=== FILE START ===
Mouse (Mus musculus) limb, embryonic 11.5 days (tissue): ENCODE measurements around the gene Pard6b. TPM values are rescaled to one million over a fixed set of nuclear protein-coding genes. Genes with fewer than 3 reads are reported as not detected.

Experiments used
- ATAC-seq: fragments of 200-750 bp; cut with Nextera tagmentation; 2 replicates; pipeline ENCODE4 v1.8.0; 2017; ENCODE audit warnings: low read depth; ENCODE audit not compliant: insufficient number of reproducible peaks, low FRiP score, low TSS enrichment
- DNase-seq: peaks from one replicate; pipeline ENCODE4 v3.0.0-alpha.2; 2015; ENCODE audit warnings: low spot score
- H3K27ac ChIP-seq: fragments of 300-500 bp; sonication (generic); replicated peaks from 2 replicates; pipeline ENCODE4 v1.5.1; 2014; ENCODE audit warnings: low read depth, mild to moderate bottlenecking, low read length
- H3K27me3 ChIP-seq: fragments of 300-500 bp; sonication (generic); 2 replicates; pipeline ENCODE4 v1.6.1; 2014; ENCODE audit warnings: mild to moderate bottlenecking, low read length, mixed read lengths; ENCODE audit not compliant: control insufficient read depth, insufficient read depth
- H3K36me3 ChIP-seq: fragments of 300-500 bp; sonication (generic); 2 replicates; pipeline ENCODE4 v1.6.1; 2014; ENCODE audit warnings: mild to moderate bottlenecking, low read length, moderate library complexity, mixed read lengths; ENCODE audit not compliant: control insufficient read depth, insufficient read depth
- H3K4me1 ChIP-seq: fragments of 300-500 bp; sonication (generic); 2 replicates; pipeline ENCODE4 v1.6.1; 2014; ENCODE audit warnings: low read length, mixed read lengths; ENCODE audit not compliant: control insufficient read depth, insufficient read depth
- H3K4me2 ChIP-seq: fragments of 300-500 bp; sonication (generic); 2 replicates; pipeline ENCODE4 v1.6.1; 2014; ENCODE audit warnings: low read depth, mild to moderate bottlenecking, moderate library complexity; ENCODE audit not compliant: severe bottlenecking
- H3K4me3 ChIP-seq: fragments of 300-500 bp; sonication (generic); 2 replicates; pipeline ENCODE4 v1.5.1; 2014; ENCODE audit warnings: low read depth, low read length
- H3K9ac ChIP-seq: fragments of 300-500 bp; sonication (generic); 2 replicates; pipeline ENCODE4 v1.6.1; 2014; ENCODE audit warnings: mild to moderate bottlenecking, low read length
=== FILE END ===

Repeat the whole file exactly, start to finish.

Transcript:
Mouse (Mus musculus) limb, embryonic 11.5 days (tissue): ENCODE measurements around the gene Pard6b. TPM values are rescaled to one million over a fixed set of nuclear protein-coding genes. Genes with fewer than 3 reads are reported as not detected.

Experiments used
- ATAC-seq: fragments of 200-750 bp; cut with Nextera tagmentation; 2 replicates; pipeline ENCODE4 v1.8.0; 2017; ENCODE audit warnings: low read depth; ENCODE audit not compliant: insufficient number of reproducible peaks, low FRiP score, low TSS enrichment
- DNase-seq: peaks from one replicate; pipeline ENCODE4 v3.0.0-alpha.2; 2015; ENCODE audit warnings: low spot score
- H3K27ac ChIP-seq: fragments of 300-500 bp; sonication (generic); replicated peaks from 2 replicates; pipeline ENCODE4 v1.5.1; 2014; ENCODE audit warnings: low read depth, mild to moderate bottlenecking, low read length
- H3K27me3 ChIP-seq: fragments of 300-500 bp; sonication (generic); 2 replicates; pipeline ENCODE4 v1.6.1; 2014; ENCODE audit warnings: mild to moderate bottlenecking, low read length, mixed read lengths; ENCODE audit not compliant: control insufficient read depth, insufficient read depth
- H3K36me3 ChIP-seq: fragments of 300-500 bp; sonication (generic); 2 replicates; pipeline ENCODE4 v1.6.1; 2014; ENCODE audit warnings: mild to moderate bottlenecking, low read length, moderate library complexity, mixed read lengths; ENCODE audit not compliant: control insufficient read depth, insufficient read depth
- H3K4me1 ChIP-seq: fragments of 300-500 bp; sonication (generic); 2 replicates; pipeline ENCODE4 v1.6.1; 2014; ENCODE audit warnings: low read length, mixed read lengths; ENCODE audit not compliant: control insufficient read depth, insufficient read depth
- H3K4me2 ChIP-seq: fragments of 300-500 bp; sonication (generic); 2 replicates; pipeline ENCODE4 v1.6.1; 2014; ENCODE audit warnings: low read depth, mild to moderate bottlenecking, moderate library complexity; ENCODE audit not compliant: severe bottlenecking
- H3K4me3 ChIP-seq: fragments of 300-500 bp; sonication (generic); 2 replicates; pipeline ENCODE4 v1.5.1; 2014; ENCODE audit warnings: low read depth, low read length
- H3K9ac ChIP-seq: fragments of 300-500 bp; sonication (generic); 2 replicates; pipeline ENCODE4 v1.6.1; 2014; ENCODE audit warnings: mild to moderate bottlenecking, low read length